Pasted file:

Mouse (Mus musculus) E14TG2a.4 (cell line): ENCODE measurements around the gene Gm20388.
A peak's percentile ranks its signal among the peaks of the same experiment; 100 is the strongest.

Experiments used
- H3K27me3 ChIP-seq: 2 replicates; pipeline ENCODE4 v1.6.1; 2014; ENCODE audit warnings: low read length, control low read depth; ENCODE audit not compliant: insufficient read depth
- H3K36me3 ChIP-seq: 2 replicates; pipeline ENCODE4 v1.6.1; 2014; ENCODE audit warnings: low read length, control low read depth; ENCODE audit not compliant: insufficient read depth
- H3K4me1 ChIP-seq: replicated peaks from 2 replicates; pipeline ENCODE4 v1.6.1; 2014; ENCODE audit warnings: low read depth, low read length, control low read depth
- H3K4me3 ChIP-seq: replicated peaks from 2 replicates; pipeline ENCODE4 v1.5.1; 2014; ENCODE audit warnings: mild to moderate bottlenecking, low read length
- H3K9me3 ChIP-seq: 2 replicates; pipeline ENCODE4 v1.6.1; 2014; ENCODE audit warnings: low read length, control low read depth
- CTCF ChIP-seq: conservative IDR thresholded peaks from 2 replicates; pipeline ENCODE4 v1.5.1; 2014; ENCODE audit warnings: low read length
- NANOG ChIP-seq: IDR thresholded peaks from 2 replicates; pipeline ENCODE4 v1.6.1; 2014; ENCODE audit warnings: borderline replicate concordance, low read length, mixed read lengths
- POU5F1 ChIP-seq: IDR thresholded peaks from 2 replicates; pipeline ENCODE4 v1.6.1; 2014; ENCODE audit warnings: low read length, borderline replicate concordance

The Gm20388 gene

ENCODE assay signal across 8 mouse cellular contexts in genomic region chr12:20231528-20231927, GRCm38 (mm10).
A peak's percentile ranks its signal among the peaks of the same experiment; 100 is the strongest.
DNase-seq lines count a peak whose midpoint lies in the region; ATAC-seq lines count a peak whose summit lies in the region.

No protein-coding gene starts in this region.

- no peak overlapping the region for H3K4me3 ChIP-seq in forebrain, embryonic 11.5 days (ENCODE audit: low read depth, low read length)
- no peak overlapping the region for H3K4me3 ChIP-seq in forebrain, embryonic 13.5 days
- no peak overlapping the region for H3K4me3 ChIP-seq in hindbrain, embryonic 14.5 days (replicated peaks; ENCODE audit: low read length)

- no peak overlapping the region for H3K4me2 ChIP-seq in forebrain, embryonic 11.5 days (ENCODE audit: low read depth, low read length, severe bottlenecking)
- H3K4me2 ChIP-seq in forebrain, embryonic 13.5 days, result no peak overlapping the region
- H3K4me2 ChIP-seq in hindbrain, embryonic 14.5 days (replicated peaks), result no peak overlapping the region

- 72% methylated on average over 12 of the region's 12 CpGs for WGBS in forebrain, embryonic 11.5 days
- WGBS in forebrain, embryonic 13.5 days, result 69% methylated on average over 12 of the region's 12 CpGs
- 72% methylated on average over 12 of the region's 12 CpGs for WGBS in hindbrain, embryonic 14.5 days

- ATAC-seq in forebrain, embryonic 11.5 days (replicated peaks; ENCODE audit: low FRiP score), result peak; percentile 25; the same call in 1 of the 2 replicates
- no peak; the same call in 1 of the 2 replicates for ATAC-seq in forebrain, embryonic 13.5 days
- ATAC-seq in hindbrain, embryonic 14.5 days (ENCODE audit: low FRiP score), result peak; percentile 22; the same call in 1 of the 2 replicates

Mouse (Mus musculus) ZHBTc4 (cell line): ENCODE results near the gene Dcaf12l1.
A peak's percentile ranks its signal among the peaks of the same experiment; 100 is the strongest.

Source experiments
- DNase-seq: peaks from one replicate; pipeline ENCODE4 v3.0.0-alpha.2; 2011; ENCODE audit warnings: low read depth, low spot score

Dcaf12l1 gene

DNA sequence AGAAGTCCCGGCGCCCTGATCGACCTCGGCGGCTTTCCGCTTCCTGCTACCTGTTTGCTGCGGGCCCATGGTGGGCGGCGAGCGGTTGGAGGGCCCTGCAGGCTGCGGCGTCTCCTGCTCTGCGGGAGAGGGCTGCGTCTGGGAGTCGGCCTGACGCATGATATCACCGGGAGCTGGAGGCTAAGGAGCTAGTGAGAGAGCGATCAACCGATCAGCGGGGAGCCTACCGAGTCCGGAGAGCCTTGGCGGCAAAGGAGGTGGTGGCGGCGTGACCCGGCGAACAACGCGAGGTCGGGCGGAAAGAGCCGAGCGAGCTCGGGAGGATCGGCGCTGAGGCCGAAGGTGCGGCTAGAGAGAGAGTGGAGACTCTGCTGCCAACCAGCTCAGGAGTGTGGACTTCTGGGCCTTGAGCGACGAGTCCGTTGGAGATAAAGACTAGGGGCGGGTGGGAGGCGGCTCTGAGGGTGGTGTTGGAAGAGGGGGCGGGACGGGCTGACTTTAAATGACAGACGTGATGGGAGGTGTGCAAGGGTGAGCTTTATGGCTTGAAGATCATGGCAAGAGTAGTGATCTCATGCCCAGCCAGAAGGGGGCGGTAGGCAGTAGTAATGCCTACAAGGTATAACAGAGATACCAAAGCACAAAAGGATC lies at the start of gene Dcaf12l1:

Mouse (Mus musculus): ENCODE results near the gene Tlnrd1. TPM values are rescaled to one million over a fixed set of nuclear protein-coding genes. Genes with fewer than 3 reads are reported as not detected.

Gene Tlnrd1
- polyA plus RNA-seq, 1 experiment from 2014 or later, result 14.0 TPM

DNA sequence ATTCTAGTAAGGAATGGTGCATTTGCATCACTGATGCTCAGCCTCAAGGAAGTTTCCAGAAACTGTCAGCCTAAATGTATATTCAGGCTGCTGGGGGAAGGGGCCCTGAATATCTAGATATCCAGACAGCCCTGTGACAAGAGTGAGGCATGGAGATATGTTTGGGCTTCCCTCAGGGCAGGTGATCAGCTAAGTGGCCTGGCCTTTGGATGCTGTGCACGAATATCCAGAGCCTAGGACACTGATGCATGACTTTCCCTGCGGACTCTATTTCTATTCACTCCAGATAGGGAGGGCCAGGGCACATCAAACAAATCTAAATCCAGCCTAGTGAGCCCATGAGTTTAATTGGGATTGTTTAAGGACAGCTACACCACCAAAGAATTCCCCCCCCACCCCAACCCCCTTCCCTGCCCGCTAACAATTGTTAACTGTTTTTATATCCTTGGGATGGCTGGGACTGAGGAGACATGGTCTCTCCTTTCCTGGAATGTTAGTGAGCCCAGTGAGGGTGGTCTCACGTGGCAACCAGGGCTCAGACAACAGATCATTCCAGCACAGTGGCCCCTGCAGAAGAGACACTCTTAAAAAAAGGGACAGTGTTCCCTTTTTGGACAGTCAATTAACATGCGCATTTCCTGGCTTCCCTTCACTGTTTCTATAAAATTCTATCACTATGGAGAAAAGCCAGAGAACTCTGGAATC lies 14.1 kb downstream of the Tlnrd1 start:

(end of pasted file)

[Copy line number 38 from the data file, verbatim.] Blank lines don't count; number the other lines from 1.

DNA sequence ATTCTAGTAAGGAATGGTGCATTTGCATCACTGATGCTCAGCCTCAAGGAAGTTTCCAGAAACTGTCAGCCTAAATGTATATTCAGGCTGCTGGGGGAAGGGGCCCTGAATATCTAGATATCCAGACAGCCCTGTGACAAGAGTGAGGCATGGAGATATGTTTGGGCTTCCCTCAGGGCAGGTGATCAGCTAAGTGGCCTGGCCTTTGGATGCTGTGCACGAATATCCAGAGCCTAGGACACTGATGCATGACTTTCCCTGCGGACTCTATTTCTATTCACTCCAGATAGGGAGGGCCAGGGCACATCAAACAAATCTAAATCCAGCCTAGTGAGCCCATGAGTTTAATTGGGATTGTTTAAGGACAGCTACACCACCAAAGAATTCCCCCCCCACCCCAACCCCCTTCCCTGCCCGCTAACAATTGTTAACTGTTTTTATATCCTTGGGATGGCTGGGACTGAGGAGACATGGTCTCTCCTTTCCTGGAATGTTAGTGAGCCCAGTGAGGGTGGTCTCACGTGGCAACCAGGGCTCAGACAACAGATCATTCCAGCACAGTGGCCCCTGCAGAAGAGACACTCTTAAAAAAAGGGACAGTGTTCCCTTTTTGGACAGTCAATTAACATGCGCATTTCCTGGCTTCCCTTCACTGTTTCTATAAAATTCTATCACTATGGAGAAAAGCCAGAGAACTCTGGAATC lies 14.1 kb downstream of the Tlnrd1 start: